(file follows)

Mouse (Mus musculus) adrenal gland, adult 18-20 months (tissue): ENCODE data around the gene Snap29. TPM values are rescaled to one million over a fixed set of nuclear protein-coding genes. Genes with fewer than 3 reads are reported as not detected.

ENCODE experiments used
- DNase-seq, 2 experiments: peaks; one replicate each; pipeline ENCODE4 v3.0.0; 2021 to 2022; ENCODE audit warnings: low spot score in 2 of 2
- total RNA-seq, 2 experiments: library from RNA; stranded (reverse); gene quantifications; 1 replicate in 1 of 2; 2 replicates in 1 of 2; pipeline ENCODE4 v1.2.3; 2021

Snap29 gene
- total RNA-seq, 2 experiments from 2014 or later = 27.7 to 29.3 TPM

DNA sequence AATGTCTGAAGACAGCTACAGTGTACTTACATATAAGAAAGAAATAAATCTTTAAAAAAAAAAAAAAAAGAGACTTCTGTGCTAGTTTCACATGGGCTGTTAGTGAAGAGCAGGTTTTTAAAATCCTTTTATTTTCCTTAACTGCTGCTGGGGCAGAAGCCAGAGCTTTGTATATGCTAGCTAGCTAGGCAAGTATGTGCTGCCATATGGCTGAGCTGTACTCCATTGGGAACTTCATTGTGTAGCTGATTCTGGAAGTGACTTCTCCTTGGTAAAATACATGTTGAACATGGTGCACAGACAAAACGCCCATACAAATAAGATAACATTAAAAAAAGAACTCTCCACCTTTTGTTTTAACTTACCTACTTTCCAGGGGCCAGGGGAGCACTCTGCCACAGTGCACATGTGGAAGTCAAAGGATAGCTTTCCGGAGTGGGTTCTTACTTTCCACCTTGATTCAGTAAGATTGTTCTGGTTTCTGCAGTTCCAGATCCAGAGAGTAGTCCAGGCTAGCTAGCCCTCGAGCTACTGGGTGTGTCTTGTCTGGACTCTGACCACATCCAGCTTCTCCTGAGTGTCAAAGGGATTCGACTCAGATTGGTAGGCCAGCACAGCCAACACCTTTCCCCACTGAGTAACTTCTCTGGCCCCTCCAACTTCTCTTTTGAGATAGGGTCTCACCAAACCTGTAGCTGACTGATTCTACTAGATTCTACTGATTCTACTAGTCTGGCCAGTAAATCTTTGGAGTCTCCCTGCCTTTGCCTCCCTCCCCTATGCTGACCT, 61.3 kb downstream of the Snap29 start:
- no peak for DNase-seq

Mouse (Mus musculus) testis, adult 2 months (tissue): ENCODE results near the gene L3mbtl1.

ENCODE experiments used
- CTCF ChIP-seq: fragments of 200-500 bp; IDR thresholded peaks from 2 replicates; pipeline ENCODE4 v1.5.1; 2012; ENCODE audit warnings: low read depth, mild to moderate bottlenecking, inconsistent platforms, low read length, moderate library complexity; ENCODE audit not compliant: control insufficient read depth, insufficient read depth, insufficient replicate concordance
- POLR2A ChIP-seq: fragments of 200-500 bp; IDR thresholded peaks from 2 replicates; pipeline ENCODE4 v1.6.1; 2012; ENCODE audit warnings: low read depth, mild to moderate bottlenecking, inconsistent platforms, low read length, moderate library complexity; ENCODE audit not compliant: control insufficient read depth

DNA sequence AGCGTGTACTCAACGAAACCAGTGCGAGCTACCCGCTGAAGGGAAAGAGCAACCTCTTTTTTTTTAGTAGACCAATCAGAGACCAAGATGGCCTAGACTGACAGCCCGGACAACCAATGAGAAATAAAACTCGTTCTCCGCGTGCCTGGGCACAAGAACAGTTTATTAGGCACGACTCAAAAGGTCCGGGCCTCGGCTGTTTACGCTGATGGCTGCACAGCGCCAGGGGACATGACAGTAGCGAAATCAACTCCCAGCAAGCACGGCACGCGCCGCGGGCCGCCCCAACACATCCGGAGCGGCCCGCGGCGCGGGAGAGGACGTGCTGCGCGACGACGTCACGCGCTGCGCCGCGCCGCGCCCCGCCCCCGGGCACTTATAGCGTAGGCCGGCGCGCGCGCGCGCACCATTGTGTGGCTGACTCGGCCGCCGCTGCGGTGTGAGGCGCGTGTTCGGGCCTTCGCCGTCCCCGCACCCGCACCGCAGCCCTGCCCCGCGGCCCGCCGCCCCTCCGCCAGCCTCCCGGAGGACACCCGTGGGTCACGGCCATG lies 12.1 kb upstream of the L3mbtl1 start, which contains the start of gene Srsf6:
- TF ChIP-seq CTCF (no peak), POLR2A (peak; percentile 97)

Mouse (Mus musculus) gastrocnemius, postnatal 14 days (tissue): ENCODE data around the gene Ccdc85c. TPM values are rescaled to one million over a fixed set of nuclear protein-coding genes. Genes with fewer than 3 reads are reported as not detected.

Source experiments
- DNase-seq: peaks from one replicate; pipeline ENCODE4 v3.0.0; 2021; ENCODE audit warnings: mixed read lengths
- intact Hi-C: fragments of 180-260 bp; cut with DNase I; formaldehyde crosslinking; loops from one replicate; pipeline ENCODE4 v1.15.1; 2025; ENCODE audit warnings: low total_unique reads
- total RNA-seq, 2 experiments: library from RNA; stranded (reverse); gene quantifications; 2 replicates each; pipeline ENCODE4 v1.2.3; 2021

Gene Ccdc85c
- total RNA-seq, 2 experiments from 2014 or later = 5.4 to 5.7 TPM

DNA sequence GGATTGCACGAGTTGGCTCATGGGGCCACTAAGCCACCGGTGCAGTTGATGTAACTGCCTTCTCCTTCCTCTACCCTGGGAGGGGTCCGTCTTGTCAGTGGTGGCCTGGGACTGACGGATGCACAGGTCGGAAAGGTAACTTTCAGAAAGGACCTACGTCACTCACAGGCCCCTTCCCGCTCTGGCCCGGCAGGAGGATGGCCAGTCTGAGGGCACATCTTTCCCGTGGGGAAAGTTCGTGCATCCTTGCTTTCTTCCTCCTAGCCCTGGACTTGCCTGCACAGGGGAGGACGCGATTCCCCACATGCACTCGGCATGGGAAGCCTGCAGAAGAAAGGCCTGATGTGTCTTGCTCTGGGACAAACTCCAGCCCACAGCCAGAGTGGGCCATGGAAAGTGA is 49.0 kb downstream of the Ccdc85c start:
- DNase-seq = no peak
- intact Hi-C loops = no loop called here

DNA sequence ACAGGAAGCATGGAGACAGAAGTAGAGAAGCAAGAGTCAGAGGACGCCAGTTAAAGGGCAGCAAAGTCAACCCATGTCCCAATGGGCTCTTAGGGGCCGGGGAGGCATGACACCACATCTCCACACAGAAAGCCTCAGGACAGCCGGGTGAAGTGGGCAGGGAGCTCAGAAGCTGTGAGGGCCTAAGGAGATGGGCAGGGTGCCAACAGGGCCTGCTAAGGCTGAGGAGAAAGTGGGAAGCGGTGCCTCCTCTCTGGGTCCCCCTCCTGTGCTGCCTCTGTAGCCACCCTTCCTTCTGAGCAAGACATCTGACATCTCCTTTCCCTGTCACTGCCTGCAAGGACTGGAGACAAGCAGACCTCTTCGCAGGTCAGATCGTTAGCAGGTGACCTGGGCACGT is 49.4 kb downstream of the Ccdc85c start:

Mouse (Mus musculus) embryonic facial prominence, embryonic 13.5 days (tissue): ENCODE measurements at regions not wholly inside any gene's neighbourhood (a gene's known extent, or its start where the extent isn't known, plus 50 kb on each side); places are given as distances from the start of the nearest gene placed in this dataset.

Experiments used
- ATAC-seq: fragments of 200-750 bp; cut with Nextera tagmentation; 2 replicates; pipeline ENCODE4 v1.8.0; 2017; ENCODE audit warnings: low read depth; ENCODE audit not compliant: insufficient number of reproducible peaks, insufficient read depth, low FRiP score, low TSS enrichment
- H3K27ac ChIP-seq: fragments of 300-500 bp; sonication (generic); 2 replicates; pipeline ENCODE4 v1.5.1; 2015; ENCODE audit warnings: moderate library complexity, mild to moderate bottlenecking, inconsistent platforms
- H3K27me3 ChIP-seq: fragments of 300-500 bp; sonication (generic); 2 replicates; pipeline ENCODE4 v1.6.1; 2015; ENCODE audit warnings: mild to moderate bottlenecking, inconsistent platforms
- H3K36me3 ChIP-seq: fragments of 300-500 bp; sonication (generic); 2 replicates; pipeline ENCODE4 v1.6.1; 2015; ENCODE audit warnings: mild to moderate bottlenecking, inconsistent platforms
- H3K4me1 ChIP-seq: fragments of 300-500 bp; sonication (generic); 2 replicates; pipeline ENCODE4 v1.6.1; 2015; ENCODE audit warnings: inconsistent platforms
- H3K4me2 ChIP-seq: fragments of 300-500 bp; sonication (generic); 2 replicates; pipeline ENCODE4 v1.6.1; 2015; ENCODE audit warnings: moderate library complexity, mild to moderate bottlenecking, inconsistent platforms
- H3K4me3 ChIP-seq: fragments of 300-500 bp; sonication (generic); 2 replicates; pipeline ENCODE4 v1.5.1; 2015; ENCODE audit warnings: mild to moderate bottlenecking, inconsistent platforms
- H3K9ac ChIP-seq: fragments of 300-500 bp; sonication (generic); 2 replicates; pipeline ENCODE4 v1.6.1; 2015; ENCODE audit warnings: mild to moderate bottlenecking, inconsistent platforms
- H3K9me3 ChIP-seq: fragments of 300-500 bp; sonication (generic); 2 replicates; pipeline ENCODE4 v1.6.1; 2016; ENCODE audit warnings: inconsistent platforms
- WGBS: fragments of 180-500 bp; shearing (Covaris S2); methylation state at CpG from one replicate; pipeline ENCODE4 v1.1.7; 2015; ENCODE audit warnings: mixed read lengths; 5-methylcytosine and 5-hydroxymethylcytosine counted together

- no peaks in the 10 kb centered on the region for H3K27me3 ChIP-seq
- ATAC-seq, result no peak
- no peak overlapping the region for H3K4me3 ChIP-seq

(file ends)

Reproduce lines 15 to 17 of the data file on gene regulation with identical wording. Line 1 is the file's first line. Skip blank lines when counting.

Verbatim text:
Mouse (Mus musculus) gastrocnemius, postnatal 14 days (tissue): ENCODE data around the gene Ccdc85c. TPM values are rescaled to one million over a fixed set of nuclear protein-coding genes. Genes with fewer than 3 reads are reported as not detected.

Source experiments
- DNase-seq: peaks from one replicate; pipeline ENCODE4 v3.0.0; 2021; ENCODE audit warnings: mixed read lengths